This is a Filipino dish - Caldereta is of course Spanish in origin, from caldera which means cauldron.
"This was lovely, although I omitted the chilli and it was still too hot for the rest of the family, but I LOVE spicy food and this is great. Yum yum!"- Harriet_arkle
Marinate meat overnight in fridge in mixture of vinegar, crushed garlic, pepper and salt.
Next day drain the meat and brown in batches in 2 T hot olive oil, remove beef onto a plate while you add 2 T of olive oil sautee onions and carrots for 5 minutes then add sherry, deglazing the pan. Bring to a boil, then add bay leaf.
In a small food processor or mortar, puree/crush parsley, peppercorns, 6 cloves garlic and hot green pepper. Add to the mixture in the pan and put in tomato sauce and the hot water. Simmer until beef is tender, about 1 hour. Turn the heat off.
Stir in roasted red pepper, add the sugar and adjust seasoning. Add olives and cook for another 1/2 hour serve hot over steamed rice or French baguette to soak up the rich sauce, add final touch of gouda cheese on the top. Can also be served with green beans or potatoes.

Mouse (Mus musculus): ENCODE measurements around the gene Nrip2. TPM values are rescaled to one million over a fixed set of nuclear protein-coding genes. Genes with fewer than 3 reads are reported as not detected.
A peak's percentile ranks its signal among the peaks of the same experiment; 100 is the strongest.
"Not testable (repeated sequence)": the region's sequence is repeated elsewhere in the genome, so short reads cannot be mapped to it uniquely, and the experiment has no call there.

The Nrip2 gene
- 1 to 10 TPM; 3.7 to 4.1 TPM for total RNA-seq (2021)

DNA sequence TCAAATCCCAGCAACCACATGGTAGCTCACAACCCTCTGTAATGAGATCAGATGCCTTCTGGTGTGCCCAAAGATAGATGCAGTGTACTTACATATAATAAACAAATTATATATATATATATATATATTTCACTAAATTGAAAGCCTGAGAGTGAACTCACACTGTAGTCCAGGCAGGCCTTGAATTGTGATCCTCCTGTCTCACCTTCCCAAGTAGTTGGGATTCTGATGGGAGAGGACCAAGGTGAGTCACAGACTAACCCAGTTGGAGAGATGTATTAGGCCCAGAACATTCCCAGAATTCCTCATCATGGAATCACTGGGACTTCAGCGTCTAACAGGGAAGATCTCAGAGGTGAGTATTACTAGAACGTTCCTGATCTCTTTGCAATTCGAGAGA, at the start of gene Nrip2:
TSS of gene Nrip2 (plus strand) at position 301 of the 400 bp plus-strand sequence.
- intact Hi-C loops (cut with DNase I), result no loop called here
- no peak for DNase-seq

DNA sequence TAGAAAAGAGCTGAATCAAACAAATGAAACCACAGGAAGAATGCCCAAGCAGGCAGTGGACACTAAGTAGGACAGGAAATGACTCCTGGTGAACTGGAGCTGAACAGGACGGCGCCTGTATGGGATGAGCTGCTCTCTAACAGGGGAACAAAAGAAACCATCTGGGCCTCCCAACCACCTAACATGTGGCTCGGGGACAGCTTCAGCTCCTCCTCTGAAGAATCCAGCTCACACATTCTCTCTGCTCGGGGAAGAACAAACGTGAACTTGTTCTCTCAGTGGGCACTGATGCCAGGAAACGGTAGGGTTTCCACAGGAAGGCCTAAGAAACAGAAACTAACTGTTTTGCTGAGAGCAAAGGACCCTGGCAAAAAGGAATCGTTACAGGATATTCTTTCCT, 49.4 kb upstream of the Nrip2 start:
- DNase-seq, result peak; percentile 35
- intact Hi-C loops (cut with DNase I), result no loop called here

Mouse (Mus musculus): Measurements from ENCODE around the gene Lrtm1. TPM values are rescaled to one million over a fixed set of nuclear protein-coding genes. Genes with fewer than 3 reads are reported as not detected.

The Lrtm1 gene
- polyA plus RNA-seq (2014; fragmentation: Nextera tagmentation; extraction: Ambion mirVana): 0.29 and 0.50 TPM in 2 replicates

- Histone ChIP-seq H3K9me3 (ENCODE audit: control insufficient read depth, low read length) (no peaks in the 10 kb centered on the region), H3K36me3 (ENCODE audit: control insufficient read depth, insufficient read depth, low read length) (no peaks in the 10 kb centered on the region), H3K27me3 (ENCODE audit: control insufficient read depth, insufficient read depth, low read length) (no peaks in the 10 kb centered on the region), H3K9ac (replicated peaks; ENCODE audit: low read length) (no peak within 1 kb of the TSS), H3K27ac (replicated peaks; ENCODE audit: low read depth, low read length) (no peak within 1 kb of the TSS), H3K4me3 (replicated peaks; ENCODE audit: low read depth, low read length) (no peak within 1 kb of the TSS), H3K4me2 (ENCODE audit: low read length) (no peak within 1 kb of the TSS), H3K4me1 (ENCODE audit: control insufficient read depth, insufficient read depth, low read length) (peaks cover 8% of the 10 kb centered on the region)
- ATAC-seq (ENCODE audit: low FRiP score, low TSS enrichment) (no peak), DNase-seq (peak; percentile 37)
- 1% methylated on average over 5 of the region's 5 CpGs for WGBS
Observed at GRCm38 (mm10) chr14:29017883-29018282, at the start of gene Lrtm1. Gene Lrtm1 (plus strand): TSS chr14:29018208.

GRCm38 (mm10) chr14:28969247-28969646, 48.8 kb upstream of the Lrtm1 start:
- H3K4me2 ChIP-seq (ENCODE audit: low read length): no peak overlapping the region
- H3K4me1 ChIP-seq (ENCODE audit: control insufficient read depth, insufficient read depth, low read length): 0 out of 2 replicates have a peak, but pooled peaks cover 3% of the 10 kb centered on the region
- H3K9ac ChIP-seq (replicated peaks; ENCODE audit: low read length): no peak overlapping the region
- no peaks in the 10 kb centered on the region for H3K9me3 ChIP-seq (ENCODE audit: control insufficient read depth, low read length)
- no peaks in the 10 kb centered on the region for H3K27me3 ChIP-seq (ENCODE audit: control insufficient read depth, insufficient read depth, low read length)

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neilsigno 1 year agoLooks good, but back in manila theres no wine or food processor.
Harriet_arkle 2 years agoThis was lovely, although I omitted the chilli and it was still too hot for the rest of the family, but I LOVE spicy food and this is great. Yum yum!
ChefSandrine 3 years agoThis dish always gets raves at home! It's a great dish for guests too who have not eaten filipino food. My in laws like it with steamed rice while my family prefers it over potatoes and green beans. You can also add peas in the last 1/2 hour of cooking. I sometimes prefer to thicken the sauce with a little cornstarch but it isn't necessary. Caldereta can also be served with lamb, chicken, or even goat meat. And for you hunters out there - I've often wandered if elk would not be tasty in this type of sauce. [I posted this recipe.]